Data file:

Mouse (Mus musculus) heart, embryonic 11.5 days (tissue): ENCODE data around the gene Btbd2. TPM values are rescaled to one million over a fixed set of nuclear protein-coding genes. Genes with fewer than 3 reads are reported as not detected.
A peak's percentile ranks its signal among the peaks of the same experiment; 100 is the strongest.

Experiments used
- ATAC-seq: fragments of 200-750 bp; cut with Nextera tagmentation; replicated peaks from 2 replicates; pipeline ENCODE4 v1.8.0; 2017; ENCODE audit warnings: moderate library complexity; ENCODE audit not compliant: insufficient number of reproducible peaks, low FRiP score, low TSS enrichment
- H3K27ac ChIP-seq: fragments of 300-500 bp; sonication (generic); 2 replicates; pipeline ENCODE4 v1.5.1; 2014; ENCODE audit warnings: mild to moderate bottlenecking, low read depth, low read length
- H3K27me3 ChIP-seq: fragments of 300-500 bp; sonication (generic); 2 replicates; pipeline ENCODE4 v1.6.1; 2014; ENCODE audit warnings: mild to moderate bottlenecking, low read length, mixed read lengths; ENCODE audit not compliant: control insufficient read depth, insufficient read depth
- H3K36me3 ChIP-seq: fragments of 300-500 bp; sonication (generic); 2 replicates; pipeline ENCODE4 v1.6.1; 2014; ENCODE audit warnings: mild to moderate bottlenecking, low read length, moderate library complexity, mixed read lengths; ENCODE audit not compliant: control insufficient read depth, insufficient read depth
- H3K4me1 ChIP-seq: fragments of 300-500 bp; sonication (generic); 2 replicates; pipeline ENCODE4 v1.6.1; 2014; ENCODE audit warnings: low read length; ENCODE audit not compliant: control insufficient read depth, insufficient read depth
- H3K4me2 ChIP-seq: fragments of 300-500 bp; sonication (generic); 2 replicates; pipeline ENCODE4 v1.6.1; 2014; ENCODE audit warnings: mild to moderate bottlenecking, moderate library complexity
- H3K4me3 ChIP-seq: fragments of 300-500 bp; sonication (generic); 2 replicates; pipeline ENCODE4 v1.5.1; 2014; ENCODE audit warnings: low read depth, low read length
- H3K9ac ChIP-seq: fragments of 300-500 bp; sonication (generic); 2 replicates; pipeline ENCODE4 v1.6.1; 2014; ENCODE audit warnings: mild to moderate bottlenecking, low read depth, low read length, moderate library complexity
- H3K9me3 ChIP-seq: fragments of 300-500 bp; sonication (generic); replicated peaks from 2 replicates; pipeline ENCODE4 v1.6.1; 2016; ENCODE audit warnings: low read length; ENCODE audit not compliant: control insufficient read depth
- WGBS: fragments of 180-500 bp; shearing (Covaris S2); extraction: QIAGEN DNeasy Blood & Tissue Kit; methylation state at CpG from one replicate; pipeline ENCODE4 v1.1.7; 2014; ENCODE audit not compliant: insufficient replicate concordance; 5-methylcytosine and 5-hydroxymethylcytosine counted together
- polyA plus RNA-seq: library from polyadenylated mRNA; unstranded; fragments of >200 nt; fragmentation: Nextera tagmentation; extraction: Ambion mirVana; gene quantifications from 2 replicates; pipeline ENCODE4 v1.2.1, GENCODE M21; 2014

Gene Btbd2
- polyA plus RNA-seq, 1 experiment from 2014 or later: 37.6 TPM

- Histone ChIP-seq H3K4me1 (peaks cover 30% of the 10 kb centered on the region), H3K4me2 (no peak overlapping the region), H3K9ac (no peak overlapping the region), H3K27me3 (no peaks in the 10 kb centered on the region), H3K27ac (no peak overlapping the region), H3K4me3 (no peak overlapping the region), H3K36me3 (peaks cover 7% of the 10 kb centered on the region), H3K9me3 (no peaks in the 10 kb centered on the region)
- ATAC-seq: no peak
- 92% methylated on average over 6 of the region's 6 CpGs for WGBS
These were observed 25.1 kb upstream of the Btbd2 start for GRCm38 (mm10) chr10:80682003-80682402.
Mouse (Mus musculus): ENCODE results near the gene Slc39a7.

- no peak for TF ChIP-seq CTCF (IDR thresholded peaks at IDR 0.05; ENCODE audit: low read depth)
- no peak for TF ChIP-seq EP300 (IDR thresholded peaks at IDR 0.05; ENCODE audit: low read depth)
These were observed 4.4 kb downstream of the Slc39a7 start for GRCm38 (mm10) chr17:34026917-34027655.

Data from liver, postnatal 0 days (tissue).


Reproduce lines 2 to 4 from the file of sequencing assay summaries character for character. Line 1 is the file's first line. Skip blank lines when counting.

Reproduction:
A peak's percentile ranks its signal among the peaks of the same experiment; 100 is the strongest.

Experiments used
- ATAC-seq: fragments of 200-750 bp; cut with Nextera tagmentation; replicated peaks from 2 replicates; pipeline ENCODE4 v1.8.0; 2017; ENCODE audit warnings: moderate library complexity; ENCODE audit not compliant: insufficient number of reproducible peaks, low FRiP score, low TSS enrichment